14. The above question also came up before the High Court of Sindh in the case of Ali Gohar Khan Mahar v. Election Commission of Pakistan ( 2014 CLC 776 ) and the High Court of Balochistan in the case of Dur Muhammad Khan Nasar v. Muhammad Shafiq Tareen ( PLD 2014 Balochistan 152 ). Though these judgments have not been impugned before us yet the same were referred by the learned counsel during hearing of these matters. Reasoning given in those judgments is helpful in deciding the issue. In Ali Gohar Khan Mahar’s case (supra) the judgment was handed down by a Division Bench of the High Court and authored by Mr. Munib Akhtar, J. whereas Dur Muhammad Khan Nasar’s case (ibid) was authored by Qazi Faez Isa, CJ. (as he then was). Both the Courts came to the same conclusion as the Lahore High Court, that Constitution Petitions against interlocutory order by the Election Tribunals are not maintainable.
15. In order to appreciate the arguments of the learned counsel in their proper perspective, it will be appropriate to reproduce Article 225 of the Constitution as the controversy relates to its interpretation in determining whether the High Court’s jurisdiction under Article 199 of the Constitution is ousted in post-election disputes. It reads:
“225. No election to a House or a Provincial Assembly shall be called in question except by an election petition presented to such tribunal and in such manner as may be determined by Act of Majlis-e-Shoora (Parliament).”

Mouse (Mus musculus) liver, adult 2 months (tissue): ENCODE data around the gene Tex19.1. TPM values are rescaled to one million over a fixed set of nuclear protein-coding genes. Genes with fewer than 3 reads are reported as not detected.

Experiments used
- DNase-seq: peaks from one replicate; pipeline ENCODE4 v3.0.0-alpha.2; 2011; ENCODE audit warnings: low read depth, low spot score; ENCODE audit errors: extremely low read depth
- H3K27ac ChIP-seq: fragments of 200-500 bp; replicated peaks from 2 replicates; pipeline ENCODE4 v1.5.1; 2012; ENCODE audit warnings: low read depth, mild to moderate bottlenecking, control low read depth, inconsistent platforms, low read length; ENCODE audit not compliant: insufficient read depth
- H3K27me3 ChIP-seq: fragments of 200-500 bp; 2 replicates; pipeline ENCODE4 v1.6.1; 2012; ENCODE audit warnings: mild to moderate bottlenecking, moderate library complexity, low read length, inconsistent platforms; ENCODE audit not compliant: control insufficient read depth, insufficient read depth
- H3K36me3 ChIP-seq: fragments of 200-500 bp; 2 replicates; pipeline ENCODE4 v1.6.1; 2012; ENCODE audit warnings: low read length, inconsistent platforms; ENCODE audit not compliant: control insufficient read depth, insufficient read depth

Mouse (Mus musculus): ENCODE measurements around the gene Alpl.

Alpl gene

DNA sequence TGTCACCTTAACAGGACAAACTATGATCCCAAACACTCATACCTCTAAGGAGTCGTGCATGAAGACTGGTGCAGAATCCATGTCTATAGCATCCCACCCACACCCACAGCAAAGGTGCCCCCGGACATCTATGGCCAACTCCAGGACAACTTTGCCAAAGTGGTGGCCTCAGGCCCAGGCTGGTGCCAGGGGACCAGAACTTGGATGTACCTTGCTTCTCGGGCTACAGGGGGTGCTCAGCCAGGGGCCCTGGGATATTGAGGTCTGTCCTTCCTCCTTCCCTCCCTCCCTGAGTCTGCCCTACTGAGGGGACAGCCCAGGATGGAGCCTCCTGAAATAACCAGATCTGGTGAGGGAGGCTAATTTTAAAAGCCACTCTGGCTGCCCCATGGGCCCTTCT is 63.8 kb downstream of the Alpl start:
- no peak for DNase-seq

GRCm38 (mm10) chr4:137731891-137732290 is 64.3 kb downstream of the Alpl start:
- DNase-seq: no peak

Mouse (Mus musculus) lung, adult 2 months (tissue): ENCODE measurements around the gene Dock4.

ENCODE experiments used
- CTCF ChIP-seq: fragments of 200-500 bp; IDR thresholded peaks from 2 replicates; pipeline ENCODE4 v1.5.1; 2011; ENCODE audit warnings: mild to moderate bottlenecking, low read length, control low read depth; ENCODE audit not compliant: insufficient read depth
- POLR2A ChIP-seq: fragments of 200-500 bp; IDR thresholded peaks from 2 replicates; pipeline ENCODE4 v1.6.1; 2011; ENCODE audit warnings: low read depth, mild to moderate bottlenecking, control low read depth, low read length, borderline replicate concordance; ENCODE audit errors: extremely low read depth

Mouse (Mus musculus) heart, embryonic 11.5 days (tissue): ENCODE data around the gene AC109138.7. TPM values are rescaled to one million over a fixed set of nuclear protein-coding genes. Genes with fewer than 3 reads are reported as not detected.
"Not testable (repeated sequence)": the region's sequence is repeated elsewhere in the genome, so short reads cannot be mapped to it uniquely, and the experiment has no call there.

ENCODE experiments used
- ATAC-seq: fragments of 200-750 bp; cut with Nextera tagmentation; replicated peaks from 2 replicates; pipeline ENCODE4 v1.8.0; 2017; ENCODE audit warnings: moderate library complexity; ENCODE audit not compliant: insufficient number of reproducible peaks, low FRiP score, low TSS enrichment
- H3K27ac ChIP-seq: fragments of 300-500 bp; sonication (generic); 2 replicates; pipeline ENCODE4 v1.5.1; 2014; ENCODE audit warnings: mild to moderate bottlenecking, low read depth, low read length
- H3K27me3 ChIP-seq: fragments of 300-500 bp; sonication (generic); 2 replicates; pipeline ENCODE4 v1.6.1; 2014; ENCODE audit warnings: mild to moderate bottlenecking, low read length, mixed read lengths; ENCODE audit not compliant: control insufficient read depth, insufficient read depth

- Mian Abbas Ahmad, ASC, learned counsel appearing for the appellants in Civil Appeal Nos. 727 and 729 of 2014 submitted that the powers contained in Article 225 of the Constitution pertain only to the filing of the election petition and would not cover the manner in which the same is to be decided in accordance with the Act of Parliament.
With reference to the facts of his case, it was contended that Election Tribunal was obliged under Section 63 of the Act to dismiss the Election Petition for failure of the election petitioner to verify the same in accordance with the provisions of Section 55(3) of the Act. That this must be disposed of as a preliminary issue and in case a returned candidate succeeds in establishing nonconformity with the provision of Section 55(3) of the Act, the matter be decided at the preliminary stage so that the parties are not unnecessarily burdened with the production and recording of evidence. That this process will be in accord with the spirit of election laws requiring speedy disposal of the election petitions.
The learned counsel argued that the High Court must thus issue writ of mandamus directing the Election Tribunal to exercise its jurisdiction if the same is unjustifiably declined. In support of his contention the learned counsel relied upon Mian Jamal Shah v. The Member Election Commission etc. ( PLD 1966 SC 1 ), Muhammad Baran v. Member (Settlement and Rehabilitation) Board of Revenue ( PLD 1991 SC 691 ), Mian Arif Iftikhar v. Election Tribunal, West Pakistan and others ( PLD 1968 Lahore 1387), Ghulam Mustafa Jatoi v. Additional District & Sessions Judge etc. (supra) and Ayatullah Dr. Imran Liaquat Hussain v. Election Commission of Pakistan etc. ( PLD 2005 SC 52 ).